Case Study: Interim Report On The Screening Test Performance
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INTERIM REPORT ON THE SCREENING TEST PERFORMANCE STUDY
COVID-19 IgG/lgM Rapid Test (HealGen/Orient Gene)
Dr. Thierry PRAZUCK, CHR Orléans, March 25, 2020
Department of Infectious and Tropical Diseases
COVID-19 is responsible for a pandemic whose mortality rate appears to be between 1 and 5%.
Asymptomatic or pauci-symptomatic forms represent an undetermined number of cases due to a lack of diagnoses and in particular the absence of serology reflecting previous contact with this virus.
The health, social and economic consequences are significant, leading to confinement of populations. In the world of work, new ways of doing business are being deployed in order to avoid contact between individuals and an overly rapid spread of the epidemic, the consequences of which would be an influx of patients into hospitals, overwhelming resuscitation services and difficult management of deaths.
It is important to have a serological test to measure the proportion of asymptomatic and pauci-symptomatic cases and also to provide information about semi-recent contacts with COVID-19, reflecting the appearance of acquired immunity and the disappearance of a subsequent risk for the person. Immunized individuals could, in light of a positive result, resume activity without risk to themselves or others.
Detection methods for this virus are based on PCR on nasopharyngeal, respiratory or fecal samples. It is therefore an invasive method for the diagnosis of active COVID-19 infection in the presence of suggestive symptoms.
In addition, the current recommendations exclude from the scope of PCR symptomatic patients who do not require hospitalization, other than frail patients and health care personnel with fever above 38°C and/or respiratory symptoms.
There are several immunochromatographically-based rapid tests for the detection of antibodies specific to COVID-19, similar to the TDRs used for the detection of antibodies to HAV, HBV, HCV etc. The test is performed on a microdrop of blood and gives a result in 2 to 10 minutes.
As in any infectious disease, antibodies appear in a staggered manner with respect to the contamination and the appearance of the first symptoms. The first results obtained either on sequential samples or cross-sectionally from patients diagnosed positive by PCR tend to indicate a positive result between D8 and D23 after the appearance of the first symptoms. These tests are therefore not adequate to diagnose COVID-19 infection, although we have observed the case of a patient who had 2 successively negative PCR tests for digestive symptoms, followed by a positive rapid test followed by a positive stool/LBA/nasopharyngeal PCR.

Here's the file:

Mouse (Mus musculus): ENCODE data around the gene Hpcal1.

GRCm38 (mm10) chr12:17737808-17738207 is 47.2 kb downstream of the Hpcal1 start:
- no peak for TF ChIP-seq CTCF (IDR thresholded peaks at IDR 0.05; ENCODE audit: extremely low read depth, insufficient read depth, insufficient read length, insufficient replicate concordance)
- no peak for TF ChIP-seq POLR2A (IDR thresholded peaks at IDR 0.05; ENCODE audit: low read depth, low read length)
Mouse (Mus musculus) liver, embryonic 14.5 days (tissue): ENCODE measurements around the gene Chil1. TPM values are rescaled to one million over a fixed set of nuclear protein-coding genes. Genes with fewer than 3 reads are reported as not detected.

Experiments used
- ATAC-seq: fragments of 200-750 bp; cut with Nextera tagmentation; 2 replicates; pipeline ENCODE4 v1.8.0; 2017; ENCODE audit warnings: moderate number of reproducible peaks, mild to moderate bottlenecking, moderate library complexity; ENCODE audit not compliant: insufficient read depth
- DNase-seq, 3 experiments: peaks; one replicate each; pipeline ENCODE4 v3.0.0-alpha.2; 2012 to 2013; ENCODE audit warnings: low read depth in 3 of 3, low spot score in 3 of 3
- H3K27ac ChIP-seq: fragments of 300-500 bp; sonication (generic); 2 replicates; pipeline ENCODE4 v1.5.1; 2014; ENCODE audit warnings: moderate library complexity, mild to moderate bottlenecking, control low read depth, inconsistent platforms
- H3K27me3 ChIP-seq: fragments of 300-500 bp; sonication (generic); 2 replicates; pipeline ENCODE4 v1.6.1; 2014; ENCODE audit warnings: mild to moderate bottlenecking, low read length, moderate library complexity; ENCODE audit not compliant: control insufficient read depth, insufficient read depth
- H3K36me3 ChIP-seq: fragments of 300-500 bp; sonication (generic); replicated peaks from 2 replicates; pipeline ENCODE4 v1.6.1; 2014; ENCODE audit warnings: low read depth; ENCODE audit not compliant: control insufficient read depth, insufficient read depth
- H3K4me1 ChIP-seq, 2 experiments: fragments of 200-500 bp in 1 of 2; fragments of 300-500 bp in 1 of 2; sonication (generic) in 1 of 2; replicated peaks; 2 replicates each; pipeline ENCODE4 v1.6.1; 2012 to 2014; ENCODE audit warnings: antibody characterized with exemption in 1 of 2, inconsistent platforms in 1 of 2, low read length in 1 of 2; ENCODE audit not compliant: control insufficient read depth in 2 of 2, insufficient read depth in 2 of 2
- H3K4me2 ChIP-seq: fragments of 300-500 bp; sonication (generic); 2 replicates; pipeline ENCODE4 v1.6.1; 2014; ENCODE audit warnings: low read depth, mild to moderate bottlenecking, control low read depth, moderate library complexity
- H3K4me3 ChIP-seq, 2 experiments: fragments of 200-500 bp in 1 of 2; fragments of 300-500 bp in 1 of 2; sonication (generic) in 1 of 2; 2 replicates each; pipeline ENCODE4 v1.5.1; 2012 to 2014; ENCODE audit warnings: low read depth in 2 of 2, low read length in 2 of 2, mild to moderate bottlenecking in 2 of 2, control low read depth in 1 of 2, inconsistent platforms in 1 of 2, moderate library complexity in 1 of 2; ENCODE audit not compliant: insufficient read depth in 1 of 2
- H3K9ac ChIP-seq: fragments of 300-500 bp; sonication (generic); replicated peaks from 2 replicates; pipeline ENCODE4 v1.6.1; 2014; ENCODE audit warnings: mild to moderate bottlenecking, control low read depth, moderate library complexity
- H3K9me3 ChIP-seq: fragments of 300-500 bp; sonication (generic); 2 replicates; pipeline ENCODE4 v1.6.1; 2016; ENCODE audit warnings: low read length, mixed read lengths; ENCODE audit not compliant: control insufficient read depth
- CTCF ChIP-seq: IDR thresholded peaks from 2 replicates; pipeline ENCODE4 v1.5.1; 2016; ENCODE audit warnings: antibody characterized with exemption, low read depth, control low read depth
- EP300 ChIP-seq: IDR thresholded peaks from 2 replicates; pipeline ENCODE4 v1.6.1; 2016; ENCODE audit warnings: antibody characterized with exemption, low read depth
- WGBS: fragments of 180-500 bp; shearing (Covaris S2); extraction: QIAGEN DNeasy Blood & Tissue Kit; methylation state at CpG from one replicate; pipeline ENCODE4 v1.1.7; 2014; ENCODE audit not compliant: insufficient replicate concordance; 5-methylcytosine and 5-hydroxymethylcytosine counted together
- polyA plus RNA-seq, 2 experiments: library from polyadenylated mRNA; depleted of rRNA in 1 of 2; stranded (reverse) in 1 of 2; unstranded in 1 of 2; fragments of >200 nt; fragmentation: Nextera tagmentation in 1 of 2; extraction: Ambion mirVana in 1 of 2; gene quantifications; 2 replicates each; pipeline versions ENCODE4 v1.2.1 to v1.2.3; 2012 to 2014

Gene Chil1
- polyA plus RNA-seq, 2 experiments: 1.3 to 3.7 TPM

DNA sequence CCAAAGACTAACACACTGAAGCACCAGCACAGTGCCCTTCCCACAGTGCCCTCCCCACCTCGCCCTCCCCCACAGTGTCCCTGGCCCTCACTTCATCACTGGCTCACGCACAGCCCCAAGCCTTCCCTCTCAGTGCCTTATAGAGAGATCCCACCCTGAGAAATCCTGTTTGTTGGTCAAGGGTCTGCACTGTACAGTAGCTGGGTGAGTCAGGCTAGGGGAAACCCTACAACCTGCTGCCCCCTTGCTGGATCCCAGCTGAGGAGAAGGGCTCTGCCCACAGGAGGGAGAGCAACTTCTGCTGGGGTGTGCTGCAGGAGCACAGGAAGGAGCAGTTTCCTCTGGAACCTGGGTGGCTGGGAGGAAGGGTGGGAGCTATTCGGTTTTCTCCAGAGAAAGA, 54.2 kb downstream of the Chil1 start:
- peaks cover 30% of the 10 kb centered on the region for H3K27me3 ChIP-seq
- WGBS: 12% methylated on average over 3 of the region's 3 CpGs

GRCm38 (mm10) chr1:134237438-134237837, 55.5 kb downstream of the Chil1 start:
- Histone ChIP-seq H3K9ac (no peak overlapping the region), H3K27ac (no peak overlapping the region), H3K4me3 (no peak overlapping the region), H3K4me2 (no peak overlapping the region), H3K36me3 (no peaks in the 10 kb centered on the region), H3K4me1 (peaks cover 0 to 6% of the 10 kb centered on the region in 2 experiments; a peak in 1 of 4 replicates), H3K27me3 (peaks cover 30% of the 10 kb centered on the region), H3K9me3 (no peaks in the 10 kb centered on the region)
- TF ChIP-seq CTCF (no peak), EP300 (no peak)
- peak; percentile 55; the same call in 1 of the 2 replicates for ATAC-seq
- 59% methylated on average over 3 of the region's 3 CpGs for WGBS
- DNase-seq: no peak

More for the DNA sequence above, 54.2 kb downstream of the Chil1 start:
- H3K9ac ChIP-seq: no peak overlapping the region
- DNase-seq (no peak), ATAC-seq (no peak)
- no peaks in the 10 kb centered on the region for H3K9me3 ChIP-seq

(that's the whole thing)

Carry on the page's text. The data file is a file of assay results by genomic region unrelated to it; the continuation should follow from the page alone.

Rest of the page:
The objective of this study is to measure the sensitivity and specificity of a COVID-19 IgG/lgM Rapid Test (HealGen / Orient Gene) in a population of PCR-positive patients and a negative control population.
The secondary objective is to determine, for each of the tests, the silent serological window after the onset of symptoms in patients diagnosed positive by PCR at COVID-19.
Assess sensitivity 14 days after the end of clinical symptoms of the rapid test in patients with a previously confirmed diagnosis of COVID-19 infection by PCR.
Assess specificity at the onset of rapid test symptoms in patients whose diagnosis of COVID-19 infection has been refuted by PCR.
Secondary objective(s) :
Evaluate the time to test positive after symptom onset on sequences D7-J14-J21 in COVID-19 + patients.
- Test used
The COVID-19 IgG/lgM Rapid Test distributed by Laboratoires AAZ, (Boulogne-Billancourt France) is a lateral flow immuno-chromatographic test. The test uses antibodies to
Human IgM (IgM test line), anti-human IgG antibodies (IgG test line) and rabbit IgG (control line (C)) immobilized on a nitrocellulose strip. The Conjugate, COVID-19 recombinant antigens labeled with colloidal gold is also incorporated into the strip.
When the blood sample is added to the sample well (S) and then the buffer is added to the buffer well (B), IgM and/or IgG antibodies, if present, bind to COVID-19 conjugates, forming antibody-antigen complexes.
These complexes migrate onto the nitrocellulose membrane by capillary action. When the complexes meet the line of the corresponding immobilized antibody, anti-human IgM antibody and/or anti-human IgG antibody, the complexes are trapped and form a burgundy band which confirms the reactivity of the test. The absence of a colored band in the test region indicates a negative result.
It is planned to include at least 100 COVID+ patients for sensitivity measurement and 50 COVID- patients for specificity measurement.
To date, 42 COVID+ patients and 28 COVID - patients have been tested.
In the 42 patients with COVID+ identified by PCR, 47 tests were performed. Tests at D7, D14 and D21 were planned.
In practice, sampling was staggered with a subsequent cessation of sampling when the sample became positive (e.g. a patient positive at D14 was no longer sampled at D21).
28 patients had a single test (some are still waiting for the second sample if the first was negative), 6 patients had 2 successive tests about 7 days apart and only 1 patient had 3 tests and the last test was positive.
The results by time interval after the first symptoms are as follows:
The difference between IgM and IgG is not detailed at this stage of the study. IgM appears from D8 and IgG from D14.
28 people were tested: 25 with early symptoms that led to a COVID19 PCR nasopharyngeal swab that was negative, and 3 people who had had no respiratory or digestive symptoms for at least 21 days.
100% of the AAZ rapid tests were negative.
The COVID-19 IgG/lgM Rapid Test appears to perform very well for use in mass screening to determine the level of population immunity in asymptomatic individuals or those who have had symptoms beyond 14-21 days of age.